Posts Tagged ‘southeast asia’
Outlook India’s Vivek Menezes writes about how the Indian state of Goa, once a Portuguese enclave, has flirted with the idea of being a Singapore-like city-state.
At that very beginning of decolonisation in Asia, the Portuguese dictator Salazar found a lot to like in what was happening in the British-ruled port city — its new Legislative Council included only six (later nine) elected seats out of twenty-five, and only British subjects were eligible to vote. Meanwhile the colonial system remained dominant. Salazar figured this an excellent model for the four-centuries-old Estado da India Portuguesa.
Even after the Council yielded to a fully-elected Assembly, and the UK Parliament passed the 1958 State of Singapore Act accepting the establishment of an independent state, Salazar still looked for a Singapore-type solution to the increasingly thorny Goa crisis, as Nehru and Krishna Menon grew progressively restive about the last colonial “pimple disfiguring the face of India”. The Portuguese dangled promise of a NATO port at Mormugao to his allies, and it took a Russian veto to stymie the US/UK-led United Nations resolution demanding withdrawal of Indian troops after their mercifully bloodless takeover in 1961.
In the immediate aftermath of Indian annexation, the Goan freedom fighter (he famously got into a fistfight with the colonial Governor General) António Anastásio Bruto da Costa led a group demanding “Goan Goa” with “full sovereignty” to be achieved via “natural right to a plebiscite.” This “third force” also looked to Singapore as a model of what might be possible in Goa.
With those political questions resolved, visions of Singapore continue dancing in the minds of a very wide range of contemporary observers of India’s smallest state. As India Today — the national media outlet that gets Goa most consistently wrong — ludicrously put it in 2013, “the steady march of urbanisation, experts predict, will turn tiny Goa into a Singapore-like city state miraculously untouched by the woes of overpopulation and urbanisation.”
Why these supercharged fantasies for famously laid-back Goa? Perhaps the promise of manageable size, with per-capita GDP and human development statistics dramatically higher than the neighbours? Both Singapore and Goa are centuries-old pockets of globalisation, with relatively cosmopolitan leanings. If it could happen there, it could logically follow that it can also happen here.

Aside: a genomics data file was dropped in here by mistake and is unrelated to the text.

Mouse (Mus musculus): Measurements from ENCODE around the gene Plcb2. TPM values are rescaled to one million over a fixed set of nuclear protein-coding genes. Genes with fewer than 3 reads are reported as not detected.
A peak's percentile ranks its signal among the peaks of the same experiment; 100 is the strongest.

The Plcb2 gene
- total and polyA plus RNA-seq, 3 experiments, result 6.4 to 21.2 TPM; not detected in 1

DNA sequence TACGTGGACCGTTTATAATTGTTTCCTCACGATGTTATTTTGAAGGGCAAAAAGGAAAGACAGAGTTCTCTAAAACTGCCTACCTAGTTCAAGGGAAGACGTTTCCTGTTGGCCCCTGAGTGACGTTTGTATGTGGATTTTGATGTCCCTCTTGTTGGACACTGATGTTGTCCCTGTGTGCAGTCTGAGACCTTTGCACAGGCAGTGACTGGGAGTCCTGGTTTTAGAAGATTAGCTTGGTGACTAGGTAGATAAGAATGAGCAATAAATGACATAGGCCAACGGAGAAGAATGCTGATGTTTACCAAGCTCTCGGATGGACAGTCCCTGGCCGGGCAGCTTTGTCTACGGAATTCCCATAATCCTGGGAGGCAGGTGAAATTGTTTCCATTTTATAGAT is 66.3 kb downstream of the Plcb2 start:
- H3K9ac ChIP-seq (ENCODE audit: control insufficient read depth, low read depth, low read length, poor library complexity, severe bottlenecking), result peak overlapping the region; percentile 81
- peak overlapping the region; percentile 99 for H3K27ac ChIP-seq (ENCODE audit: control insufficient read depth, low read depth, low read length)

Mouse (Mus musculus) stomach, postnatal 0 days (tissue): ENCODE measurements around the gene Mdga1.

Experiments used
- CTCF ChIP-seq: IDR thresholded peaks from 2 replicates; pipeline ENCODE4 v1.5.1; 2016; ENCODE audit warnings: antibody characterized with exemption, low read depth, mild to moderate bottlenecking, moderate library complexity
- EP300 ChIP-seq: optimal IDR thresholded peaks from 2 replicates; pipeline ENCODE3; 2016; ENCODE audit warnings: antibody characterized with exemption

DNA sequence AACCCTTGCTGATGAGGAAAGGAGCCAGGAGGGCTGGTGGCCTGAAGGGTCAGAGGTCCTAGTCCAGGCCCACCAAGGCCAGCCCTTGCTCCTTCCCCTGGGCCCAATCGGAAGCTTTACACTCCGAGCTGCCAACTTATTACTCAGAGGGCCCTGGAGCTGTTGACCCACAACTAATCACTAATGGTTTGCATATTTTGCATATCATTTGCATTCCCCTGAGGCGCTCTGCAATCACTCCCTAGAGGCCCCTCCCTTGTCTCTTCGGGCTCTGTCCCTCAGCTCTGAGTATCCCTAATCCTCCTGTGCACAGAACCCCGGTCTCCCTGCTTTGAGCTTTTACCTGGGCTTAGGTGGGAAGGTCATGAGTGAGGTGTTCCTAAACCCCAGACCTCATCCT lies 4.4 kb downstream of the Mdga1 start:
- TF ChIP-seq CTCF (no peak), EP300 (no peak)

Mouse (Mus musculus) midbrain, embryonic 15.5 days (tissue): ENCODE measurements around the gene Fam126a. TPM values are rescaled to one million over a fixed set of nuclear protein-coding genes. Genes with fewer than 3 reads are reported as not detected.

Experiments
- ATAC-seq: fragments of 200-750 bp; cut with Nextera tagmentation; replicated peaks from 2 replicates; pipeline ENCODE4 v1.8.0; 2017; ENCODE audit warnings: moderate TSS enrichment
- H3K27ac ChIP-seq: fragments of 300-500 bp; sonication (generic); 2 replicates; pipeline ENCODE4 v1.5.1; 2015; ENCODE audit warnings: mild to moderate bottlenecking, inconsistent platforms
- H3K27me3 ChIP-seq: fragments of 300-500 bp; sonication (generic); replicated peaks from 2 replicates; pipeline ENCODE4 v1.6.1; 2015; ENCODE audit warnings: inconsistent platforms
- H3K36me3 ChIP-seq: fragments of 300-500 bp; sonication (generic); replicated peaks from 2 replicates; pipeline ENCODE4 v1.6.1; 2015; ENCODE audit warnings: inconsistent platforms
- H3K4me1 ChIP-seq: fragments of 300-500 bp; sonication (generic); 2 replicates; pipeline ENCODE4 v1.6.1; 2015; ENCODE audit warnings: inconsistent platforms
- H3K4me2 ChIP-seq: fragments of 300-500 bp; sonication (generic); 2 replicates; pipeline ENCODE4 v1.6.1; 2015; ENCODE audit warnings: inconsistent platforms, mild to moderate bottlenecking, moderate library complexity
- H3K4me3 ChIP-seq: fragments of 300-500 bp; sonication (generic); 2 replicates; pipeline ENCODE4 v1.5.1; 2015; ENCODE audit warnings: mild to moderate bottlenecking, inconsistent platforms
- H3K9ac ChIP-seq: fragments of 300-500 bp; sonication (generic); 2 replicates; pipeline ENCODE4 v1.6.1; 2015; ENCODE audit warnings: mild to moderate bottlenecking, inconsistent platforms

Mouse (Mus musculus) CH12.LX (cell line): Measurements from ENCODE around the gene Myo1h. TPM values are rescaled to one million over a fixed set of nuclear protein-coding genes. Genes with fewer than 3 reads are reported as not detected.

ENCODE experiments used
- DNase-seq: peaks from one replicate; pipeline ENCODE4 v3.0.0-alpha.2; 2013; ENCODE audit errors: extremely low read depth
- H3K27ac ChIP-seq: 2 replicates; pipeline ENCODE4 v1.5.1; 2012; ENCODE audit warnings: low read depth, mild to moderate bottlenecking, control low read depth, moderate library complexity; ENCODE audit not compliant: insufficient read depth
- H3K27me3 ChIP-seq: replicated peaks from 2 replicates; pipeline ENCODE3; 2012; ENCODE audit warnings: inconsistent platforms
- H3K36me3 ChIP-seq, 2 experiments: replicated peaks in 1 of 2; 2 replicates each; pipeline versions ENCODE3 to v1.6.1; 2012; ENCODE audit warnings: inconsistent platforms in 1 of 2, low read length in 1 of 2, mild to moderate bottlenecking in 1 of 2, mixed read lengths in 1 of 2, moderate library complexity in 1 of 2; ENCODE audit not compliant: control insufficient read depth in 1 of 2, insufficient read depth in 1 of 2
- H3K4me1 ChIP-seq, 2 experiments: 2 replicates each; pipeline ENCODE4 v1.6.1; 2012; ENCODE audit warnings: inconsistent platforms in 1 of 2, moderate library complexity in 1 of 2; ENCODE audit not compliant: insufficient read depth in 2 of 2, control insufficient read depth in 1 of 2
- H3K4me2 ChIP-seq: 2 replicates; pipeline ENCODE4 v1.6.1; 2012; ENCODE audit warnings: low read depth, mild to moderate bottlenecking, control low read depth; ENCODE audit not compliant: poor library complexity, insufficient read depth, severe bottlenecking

For anyone familiar with the cuisine of the Philippines, this is big news: Jollibee, a Manila-based fast food chain that’s widely seen as the country’s answer to McDonalds, is planning to open a restaurant in Toronto. The company, which already has about 30 stores in the U.S., has chosen Toronto for their first Canadian store, with their CFO saying they hope to be open here within the year.
For those previously unacquainted with the chain: The menu spans North American fast-food classics with a few local favourites. (Their mascot, naturally, is a jolly bee.)
Part of a large overseas expansion plan to set up restautants in the Middle East, Europe, and Japan, this seems to be the chain’s second attempt to expand overseas. Robin Levinson’s February 2014 Canadian Business article notes how the first push into the North American market was flawed, trying to compete head-on with established giants, and suggests that targeting urban centres with large Filipino populations is part of Jollibee’s North American strategy.
When its first location opens here next year, Canadians will finally be able to enjoy the distinctive pineapple-topped Aloha burger that has helped make Jollibee the Philippines’ largest fast-food chain. But the restaurant took its time expanding globally, having opened in the U.S. 15 years before considering coming north of the border.
Founded in 1975 as a single ice cream parlour just outside downtown Manila, Jollibee is today the flagship brand of a family-run empire, spanning 2,700 stores and nine brands around the world.
Jose Miñana, who heads U.S. operations for the company, says Jollibee initially limited its expansion to just those areas with large Filipino populations. But the company later decided to aggressively pursue “mainstream” clientele, opening branches in further-flung locations and tweaking recipes to cater to North American tastes.
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After opening its doors in Toronto, Jollibee hopes to expand to other cities in Canada—like Vancouver and Winnipeg—with high Filipino populations.
Unlike in the Philippines, where Jollibee is a franchise, all of its North American stores are company-owned. Although franchises would allow Jollibee to expand faster, Miñana says that’s not the point: “We want to enter there with the Jollibee brand the way we want it done—really right.”